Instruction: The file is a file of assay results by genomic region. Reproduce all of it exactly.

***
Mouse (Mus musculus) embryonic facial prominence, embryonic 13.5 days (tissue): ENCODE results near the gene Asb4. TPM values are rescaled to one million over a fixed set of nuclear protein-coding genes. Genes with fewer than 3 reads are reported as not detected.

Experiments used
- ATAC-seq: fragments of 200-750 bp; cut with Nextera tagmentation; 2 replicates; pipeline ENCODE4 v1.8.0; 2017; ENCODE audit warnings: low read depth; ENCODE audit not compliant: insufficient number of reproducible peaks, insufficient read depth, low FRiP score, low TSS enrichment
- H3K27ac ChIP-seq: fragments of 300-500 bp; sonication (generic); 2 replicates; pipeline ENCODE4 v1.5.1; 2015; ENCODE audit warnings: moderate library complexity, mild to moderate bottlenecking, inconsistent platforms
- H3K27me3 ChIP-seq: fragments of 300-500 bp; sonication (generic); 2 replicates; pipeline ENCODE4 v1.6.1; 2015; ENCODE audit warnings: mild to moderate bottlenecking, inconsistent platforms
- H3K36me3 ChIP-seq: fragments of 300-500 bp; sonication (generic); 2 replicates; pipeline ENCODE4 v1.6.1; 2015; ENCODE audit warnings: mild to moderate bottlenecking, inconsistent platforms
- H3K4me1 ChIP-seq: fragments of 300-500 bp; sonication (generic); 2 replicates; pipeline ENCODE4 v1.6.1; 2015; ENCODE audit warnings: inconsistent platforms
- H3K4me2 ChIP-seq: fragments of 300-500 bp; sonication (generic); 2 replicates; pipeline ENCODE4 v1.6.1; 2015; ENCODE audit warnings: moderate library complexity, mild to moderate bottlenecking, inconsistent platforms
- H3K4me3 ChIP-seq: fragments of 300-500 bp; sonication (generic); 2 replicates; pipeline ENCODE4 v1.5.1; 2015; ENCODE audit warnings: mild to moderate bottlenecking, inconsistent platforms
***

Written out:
Mouse (Mus musculus) embryonic facial prominence, embryonic 13.5 days (tissue): ENCODE results near the gene Asb4. TPM values are rescaled to one million over a fixed set of nuclear protein-coding genes. Genes with fewer than 3 reads are reported as not detected.

Experiments used
- ATAC-seq: fragments of 200-750 bp; cut with Nextera tagmentation; 2 replicates; pipeline ENCODE4 v1.8.0; 2017; ENCODE audit warnings: low read depth; ENCODE audit not compliant: insufficient number of reproducible peaks, insufficient read depth, low FRiP score, low TSS enrichment
- H3K27ac ChIP-seq: fragments of 300-500 bp; sonication (generic); 2 replicates; pipeline ENCODE4 v1.5.1; 2015; ENCODE audit warnings: moderate library complexity, mild to moderate bottlenecking, inconsistent platforms
- H3K27me3 ChIP-seq: fragments of 300-500 bp; sonication (generic); 2 replicates; pipeline ENCODE4 v1.6.1; 2015; ENCODE audit warnings: mild to moderate bottlenecking, inconsistent platforms
- H3K36me3 ChIP-seq: fragments of 300-500 bp; sonication (generic); 2 replicates; pipeline ENCODE4 v1.6.1; 2015; ENCODE audit warnings: mild to moderate bottlenecking, inconsistent platforms
- H3K4me1 ChIP-seq: fragments of 300-500 bp; sonication (generic); 2 replicates; pipeline ENCODE4 v1.6.1; 2015; ENCODE audit warnings: inconsistent platforms
- H3K4me2 ChIP-seq: fragments of 300-500 bp; sonication (generic); 2 replicates; pipeline ENCODE4 v1.6.1; 2015; ENCODE audit warnings: moderate library complexity, mild to moderate bottlenecking, inconsistent platforms
- H3K4me3 ChIP-seq: fragments of 300-500 bp; sonication (generic); 2 replicates; pipeline ENCODE4 v1.5.1; 2015; ENCODE audit warnings: mild to moderate bottlenecking, inconsistent platforms